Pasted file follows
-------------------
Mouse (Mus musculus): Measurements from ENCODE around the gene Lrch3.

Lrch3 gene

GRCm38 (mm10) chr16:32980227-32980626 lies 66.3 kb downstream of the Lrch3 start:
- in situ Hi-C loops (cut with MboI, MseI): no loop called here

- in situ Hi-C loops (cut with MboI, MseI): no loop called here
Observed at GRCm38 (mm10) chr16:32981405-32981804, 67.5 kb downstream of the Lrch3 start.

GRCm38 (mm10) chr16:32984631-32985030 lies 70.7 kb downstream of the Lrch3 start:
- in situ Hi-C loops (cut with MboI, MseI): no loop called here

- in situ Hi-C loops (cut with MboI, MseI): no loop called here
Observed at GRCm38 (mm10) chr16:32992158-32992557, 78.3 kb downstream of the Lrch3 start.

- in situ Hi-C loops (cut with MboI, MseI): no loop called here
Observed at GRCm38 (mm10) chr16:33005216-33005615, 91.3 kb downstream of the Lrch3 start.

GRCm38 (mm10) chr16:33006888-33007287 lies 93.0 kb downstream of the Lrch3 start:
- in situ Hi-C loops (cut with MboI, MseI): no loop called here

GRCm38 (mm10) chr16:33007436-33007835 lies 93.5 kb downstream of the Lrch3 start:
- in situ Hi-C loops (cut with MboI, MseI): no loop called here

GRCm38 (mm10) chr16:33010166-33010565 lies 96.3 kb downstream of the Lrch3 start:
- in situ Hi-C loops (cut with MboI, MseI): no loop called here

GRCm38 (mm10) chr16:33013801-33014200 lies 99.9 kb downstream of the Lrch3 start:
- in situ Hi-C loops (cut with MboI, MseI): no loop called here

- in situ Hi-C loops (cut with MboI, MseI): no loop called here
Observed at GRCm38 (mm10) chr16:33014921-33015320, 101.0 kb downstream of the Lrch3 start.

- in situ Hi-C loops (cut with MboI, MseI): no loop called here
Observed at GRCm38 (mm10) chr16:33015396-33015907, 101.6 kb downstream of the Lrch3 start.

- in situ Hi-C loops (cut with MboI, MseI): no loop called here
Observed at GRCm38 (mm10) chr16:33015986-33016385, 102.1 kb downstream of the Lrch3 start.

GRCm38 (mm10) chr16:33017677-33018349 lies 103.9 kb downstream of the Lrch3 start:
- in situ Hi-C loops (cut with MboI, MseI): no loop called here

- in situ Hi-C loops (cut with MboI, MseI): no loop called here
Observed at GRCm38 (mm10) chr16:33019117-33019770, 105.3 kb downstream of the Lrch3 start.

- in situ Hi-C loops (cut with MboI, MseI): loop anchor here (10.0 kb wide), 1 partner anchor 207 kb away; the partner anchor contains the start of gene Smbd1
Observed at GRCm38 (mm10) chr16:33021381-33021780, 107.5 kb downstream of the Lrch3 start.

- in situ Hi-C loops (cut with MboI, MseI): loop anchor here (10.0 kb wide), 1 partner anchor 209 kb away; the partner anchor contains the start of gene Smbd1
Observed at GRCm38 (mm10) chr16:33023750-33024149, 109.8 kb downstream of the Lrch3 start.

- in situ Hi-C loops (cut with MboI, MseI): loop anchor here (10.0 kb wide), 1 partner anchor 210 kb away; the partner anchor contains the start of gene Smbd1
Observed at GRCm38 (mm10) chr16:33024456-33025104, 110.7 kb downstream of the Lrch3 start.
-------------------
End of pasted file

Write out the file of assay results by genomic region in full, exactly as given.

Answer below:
Mouse (Mus musculus): Measurements from ENCODE around the gene Lrch3.

Lrch3 gene

GRCm38 (mm10) chr16:32980227-32980626 lies 66.3 kb downstream of the Lrch3 start:
- in situ Hi-C loops (cut with MboI, MseI): no loop called here

- in situ Hi-C loops (cut with MboI, MseI): no loop called here
Observed at GRCm38 (mm10) chr16:32981405-32981804, 67.5 kb downstream of the Lrch3 start.

GRCm38 (mm10) chr16:32984631-32985030 lies 70.7 kb downstream of the Lrch3 start:
- in situ Hi-C loops (cut with MboI, MseI): no loop called here

- in situ Hi-C loops (cut with MboI, MseI): no loop called here
Observed at GRCm38 (mm10) chr16:32992158-32992557, 78.3 kb downstream of the Lrch3 start.

- in situ Hi-C loops (cut with MboI, MseI): no loop called here
Observed at GRCm38 (mm10) chr16:33005216-33005615, 91.3 kb downstream of the Lrch3 start.

GRCm38 (mm10) chr16:33006888-33007287 lies 93.0 kb downstream of the Lrch3 start:
- in situ Hi-C loops (cut with MboI, MseI): no loop called here

GRCm38 (mm10) chr16:33007436-33007835 lies 93.5 kb downstream of the Lrch3 start:
- in situ Hi-C loops (cut with MboI, MseI): no loop called here

GRCm38 (mm10) chr16:33010166-33010565 lies 96.3 kb downstream of the Lrch3 start:
- in situ Hi-C loops (cut with MboI, MseI): no loop called here

GRCm38 (mm10) chr16:33013801-33014200 lies 99.9 kb downstream of the Lrch3 start:
- in situ Hi-C loops (cut with MboI, MseI): no loop called here

- in situ Hi-C loops (cut with MboI, MseI): no loop called here
Observed at GRCm38 (mm10) chr16:33014921-33015320, 101.0 kb downstream of the Lrch3 start.

- in situ Hi-C loops (cut with MboI, MseI): no loop called here
Observed at GRCm38 (mm10) chr16:33015396-33015907, 101.6 kb downstream of the Lrch3 start.

- in situ Hi-C loops (cut with MboI, MseI): no loop called here
Observed at GRCm38 (mm10) chr16:33015986-33016385, 102.1 kb downstream of the Lrch3 start.

GRCm38 (mm10) chr16:33017677-33018349 lies 103.9 kb downstream of the Lrch3 start:
- in situ Hi-C loops (cut with MboI, MseI): no loop called here

- in situ Hi-C loops (cut with MboI, MseI): no loop called here
Observed at GRCm38 (mm10) chr16:33019117-33019770, 105.3 kb downstream of the Lrch3 start.

- in situ Hi-C loops (cut with MboI, MseI): loop anchor here (10.0 kb wide), 1 partner anchor 207 kb away; the partner anchor contains the start of gene Smbd1
Observed at GRCm38 (mm10) chr16:33021381-33021780, 107.5 kb downstream of the Lrch3 start.

- in situ Hi-C loops (cut with MboI, MseI): loop anchor here (10.0 kb wide), 1 partner anchor 209 kb away; the partner anchor contains the start of gene Smbd1
Observed at GRCm38 (mm10) chr16:33023750-33024149, 109.8 kb downstream of the Lrch3 start.

- in situ Hi-C loops (cut with MboI, MseI): loop anchor here (10.0 kb wide), 1 partner anchor 210 kb away; the partner anchor contains the start of gene Smbd1
Observed at GRCm38 (mm10) chr16:33024456-33025104, 110.7 kb downstream of the Lrch3 start.